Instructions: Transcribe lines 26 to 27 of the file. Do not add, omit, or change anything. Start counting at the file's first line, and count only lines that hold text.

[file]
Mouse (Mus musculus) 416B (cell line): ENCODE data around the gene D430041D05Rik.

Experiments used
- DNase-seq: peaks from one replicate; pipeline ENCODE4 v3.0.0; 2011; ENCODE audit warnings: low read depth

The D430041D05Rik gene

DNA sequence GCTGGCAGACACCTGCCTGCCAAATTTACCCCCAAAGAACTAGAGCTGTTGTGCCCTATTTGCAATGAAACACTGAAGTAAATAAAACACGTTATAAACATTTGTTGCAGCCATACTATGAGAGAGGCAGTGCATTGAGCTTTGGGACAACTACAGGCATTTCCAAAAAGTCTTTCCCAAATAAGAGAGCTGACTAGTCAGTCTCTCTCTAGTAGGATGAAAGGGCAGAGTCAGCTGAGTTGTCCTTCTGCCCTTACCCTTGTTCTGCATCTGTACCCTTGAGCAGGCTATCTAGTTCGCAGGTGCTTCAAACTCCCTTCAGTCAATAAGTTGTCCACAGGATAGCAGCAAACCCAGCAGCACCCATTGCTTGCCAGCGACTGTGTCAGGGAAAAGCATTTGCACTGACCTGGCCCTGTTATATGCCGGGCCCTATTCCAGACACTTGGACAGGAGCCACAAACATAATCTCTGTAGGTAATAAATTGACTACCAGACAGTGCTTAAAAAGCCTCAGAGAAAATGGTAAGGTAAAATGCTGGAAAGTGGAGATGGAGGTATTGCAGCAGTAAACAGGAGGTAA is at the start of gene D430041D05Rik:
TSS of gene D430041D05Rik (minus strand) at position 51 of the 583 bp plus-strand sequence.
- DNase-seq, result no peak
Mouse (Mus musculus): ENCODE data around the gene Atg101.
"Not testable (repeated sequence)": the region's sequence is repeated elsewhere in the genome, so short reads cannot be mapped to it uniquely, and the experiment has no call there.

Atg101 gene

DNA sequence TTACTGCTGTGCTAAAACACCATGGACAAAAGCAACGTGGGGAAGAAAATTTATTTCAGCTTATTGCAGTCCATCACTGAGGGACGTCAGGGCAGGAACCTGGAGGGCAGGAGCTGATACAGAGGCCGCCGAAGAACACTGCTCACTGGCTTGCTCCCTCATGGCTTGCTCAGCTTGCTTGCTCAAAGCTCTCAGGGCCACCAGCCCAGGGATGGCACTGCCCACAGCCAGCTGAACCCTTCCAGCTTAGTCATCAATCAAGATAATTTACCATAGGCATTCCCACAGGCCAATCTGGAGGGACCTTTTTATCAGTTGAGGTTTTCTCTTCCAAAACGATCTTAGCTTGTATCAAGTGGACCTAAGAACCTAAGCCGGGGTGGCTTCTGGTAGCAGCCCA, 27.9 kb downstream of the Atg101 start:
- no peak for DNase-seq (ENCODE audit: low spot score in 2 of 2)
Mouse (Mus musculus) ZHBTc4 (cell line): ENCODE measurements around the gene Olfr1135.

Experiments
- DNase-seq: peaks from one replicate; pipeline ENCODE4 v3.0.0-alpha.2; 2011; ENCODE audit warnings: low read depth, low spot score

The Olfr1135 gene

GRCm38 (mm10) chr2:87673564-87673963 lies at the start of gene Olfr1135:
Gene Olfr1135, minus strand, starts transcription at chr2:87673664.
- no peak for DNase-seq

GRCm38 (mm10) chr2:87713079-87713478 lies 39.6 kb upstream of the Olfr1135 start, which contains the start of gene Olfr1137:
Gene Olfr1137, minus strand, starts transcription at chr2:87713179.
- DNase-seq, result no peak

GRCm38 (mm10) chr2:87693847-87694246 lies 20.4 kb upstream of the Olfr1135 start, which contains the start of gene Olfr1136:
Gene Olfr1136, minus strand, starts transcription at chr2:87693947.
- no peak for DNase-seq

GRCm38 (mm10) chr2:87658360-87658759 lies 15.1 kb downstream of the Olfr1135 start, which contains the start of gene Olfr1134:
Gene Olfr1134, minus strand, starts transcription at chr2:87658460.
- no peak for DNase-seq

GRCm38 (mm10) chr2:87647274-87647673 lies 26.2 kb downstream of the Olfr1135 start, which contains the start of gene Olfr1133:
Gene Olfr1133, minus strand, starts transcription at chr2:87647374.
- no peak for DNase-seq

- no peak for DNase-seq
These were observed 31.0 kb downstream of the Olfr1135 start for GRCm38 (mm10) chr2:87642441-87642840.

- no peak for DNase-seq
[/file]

GRCm38 (mm10) chr2:87658360-87658759 lies 15.1 kb downstream of the Olfr1135 start, which contains the start of gene Olfr1134:
Gene Olfr1134, minus strand, starts transcription at chr2:87658460.